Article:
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TDI vs...?

The Service and Therapy Dog forum is for all service and therapy dogs regardless of whether or not their status is legally defined by federal or state law, how they are trained, or whether or not they are "certified." Posts questioning or disputing a person's need for a service or therapy dog, the validity of a person's service or therapy dog, or the dog's ability to do the work of a service or therapy dog are not permitted in this forum. Please keep discussions fun, friendly, and helpful at all times.

  
Trekker

youthful and- cute
 
 
Barked: Mon Feb 12, '07 11:11am PST 
How many organizations are there (in the USA) that certify dogs as "Therapy Dogs"?

What are the basic differences between organizations (or, pls. provide the URLs to the organizations and I can figure that out on my own).

The TDI Tester that I have used when offering CGC/Therapy Dog Tests has informed me that, due to a new requirement of TDI, she won't be renewing her Tester status with TDI. I believe it has something to do with the fact that TDI will no longer allow a dog to have "dual" Therapy dog certifications, or some such thing.

I'm trying to figure out whether to find another TDI tester in my area (not easy), or to switch organizations (but, I want to make an informed decision).

THANKS!


Trekker's mom

dog
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Ginger DSA- ThD TT CGC - &hearts

My Angel
 
 
Barked: Mon Feb 12, '07 11:27am PST 
That is true that they recently changed their policy. Unfortunately they did not TELL people this or have the info on their website, so I took the TDI test with my dog and sent in all the forms thinking she was going to be registered with TDI, only to be rejected because we are members of some local therapy dog orgs! I was very disappointed.

There are hundreds of therapy dog organizations operating at a local level, less that are national.
You can find a list (and links to websites) of many of the national and many local ones here:
http://www.dogplay.com/Activities/Therapy/join.html#USA

TDInc has a test very similar to TDI, and Delta Society is more involved to get certified, they require more training of the handler. The organizations I belong to locally have their own tests which are different than the national ones but have many similar parts.
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Pearl the- Labrador

Be Helpful At- All Times.
 
 
Barked: Sun Feb 18, '07 8:06am PST 
I am a TDI handler/dog. I am switching to Delta Society this week because I also belong to R.E.A.D. which helps children read. TDI won't let me do both. Delta Society will. The test is alittle longer, but Pearl has been a Therapy Dog for 3 years so I don't think we will have a problem. TDI is cheaper, but Delta Society has a program for people who need help paying the testing fee. Hope I helped you alittle.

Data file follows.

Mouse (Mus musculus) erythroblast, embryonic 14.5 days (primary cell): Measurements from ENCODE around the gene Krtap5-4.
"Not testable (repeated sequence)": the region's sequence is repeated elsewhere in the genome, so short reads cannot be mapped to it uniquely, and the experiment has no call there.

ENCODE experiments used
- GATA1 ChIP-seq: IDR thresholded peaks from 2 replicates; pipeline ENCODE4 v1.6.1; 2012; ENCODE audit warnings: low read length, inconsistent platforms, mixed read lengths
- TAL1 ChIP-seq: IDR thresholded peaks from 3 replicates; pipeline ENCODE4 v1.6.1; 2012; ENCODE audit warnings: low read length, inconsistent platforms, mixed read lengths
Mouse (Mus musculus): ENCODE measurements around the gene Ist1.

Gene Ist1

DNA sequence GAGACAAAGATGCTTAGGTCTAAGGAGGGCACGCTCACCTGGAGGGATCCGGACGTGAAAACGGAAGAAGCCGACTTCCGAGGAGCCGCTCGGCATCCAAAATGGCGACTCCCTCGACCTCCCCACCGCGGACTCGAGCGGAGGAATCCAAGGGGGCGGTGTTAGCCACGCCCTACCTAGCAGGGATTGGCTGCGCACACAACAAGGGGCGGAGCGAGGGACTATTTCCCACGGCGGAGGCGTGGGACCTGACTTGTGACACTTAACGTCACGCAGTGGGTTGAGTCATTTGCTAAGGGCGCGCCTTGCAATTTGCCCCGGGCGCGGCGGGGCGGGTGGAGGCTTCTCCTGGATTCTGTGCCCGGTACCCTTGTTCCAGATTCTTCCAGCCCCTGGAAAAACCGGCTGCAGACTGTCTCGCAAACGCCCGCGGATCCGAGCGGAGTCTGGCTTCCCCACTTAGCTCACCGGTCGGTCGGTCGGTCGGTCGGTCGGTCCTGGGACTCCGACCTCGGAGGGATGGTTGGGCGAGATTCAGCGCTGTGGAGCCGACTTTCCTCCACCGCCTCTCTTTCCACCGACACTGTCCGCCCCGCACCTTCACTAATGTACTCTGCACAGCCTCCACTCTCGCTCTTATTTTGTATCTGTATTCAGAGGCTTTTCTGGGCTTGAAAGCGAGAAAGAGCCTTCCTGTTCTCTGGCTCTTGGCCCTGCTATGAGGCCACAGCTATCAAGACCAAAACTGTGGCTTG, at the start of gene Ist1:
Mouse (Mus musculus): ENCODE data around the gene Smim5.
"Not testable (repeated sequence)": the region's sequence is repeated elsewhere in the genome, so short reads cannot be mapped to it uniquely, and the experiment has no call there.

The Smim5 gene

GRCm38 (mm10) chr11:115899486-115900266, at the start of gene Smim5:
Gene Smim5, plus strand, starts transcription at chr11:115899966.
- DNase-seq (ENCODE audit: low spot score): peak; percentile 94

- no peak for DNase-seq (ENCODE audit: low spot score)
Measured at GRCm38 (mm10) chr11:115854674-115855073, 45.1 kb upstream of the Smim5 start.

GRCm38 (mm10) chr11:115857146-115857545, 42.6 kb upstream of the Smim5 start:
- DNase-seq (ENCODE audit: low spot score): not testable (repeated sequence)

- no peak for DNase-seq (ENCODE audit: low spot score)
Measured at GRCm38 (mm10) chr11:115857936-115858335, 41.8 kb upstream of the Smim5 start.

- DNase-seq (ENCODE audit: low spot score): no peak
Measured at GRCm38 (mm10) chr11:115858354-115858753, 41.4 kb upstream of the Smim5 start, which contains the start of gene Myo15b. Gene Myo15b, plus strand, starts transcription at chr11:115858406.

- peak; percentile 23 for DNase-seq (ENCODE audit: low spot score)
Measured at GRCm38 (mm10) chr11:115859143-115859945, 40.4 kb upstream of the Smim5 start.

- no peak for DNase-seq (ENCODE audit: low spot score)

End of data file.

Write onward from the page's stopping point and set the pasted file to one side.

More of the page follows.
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Sadie - In Loving Memory

Please pet me !
 
 
Barked: Wed Feb 21, '07 11:26am PST 
There are TDI, TDI Inc., Delta Society, The Bright and Beautiful Therapy Dogs Inc., Therapetpuppy
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Snoopy CGC- Delta Pet- Partner

But I wanna- cookie!
 
 
Barked: Fri Feb 23, '07 7:04pm PST 
Personally I am a member of The delta society dog therapy program with my dog snoopy. snoopy We joined a local organization(youngstown OH) called K-9s for Compassion which is a registered pet partner program through Delta. I also have a different dog that is a member of the TDI program.

Out of the two I like the Delta program better because it offers more support both training and information wise. TDI just kind of passes you gives you a few local clubs and you're on your own.

The Delta test is a little harder and more involed and they cost a bit more but it is an awesome program and is a national program so after you get tested you can set up visiting opportunities anywhere you need to.

you can go to their webpage and find out if they have testing in your area: http://www.deltasociety.org/
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Pete

Throw the toy!
 
 
Barked: Sun Mar 18, '07 4:13pm PST 
I am a fan of the Delta Society too. Their testing is tough but fair and they very much encourage you to join other organizations and network with other therapy dog handlers. I am in the READ program and I like that they are the prefered group for them as well. The downside is finding a qualified tester when you are ready to take your test. I considered becoming a tester but it is expensive and you have to travel to get their certification. What is actually considered a "real" therapy dog varies state by state also. I actually went through a much more intensive program that was more in line with a service dog training program with my dog before I decided he was just too shy to use on a daily basis in the schools.
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